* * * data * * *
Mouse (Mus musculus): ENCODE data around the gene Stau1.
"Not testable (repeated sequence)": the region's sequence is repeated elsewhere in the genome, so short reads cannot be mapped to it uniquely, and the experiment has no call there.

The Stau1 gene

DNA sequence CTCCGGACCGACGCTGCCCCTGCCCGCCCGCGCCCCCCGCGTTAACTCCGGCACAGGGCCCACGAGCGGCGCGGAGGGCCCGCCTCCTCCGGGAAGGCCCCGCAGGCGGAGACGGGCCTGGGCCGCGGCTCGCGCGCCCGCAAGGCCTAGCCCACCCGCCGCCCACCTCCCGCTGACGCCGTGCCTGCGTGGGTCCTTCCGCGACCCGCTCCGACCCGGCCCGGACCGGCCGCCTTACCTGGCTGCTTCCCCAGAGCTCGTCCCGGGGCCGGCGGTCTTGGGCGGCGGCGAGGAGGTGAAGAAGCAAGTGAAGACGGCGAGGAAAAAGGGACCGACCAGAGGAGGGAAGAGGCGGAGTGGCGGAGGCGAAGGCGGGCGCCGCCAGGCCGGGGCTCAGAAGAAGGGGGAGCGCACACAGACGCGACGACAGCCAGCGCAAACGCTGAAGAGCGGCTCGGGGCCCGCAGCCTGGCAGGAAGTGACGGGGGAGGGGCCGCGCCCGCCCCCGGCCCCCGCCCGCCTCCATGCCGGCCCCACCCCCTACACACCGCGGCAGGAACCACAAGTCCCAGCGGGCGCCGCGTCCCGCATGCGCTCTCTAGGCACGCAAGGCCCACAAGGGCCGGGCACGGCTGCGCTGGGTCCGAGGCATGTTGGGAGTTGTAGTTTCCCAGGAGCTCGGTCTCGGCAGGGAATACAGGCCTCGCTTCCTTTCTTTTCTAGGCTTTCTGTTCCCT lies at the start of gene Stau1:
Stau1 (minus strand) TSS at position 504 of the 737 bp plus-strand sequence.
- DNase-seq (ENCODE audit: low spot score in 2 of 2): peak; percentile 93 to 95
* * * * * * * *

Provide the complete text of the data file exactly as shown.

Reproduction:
Mouse (Mus musculus): ENCODE data around the gene Stau1.
"Not testable (repeated sequence)": the region's sequence is repeated elsewhere in the genome, so short reads cannot be mapped to it uniquely, and the experiment has no call there.

The Stau1 gene

DNA sequence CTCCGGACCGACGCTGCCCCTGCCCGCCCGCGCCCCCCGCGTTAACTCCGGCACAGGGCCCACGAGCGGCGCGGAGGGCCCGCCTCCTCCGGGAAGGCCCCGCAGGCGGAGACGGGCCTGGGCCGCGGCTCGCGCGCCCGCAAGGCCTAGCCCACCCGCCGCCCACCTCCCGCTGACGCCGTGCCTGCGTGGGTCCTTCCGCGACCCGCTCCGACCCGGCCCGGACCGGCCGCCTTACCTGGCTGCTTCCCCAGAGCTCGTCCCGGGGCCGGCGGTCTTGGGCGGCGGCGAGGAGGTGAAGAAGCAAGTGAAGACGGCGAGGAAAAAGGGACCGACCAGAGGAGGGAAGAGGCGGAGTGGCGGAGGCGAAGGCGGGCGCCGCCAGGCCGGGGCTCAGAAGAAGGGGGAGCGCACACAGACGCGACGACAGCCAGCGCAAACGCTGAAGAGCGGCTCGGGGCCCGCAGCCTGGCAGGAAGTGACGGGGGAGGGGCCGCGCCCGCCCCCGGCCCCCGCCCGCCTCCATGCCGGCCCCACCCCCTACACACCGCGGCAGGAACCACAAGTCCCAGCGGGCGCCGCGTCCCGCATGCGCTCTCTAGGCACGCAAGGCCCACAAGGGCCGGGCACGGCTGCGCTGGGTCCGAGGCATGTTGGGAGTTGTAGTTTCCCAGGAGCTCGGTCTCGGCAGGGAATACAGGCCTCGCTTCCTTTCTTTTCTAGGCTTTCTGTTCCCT lies at the start of gene Stau1:
Stau1 (minus strand) TSS at position 504 of the 737 bp plus-strand sequence.
- DNase-seq (ENCODE audit: low spot score in 2 of 2): peak; percentile 93 to 95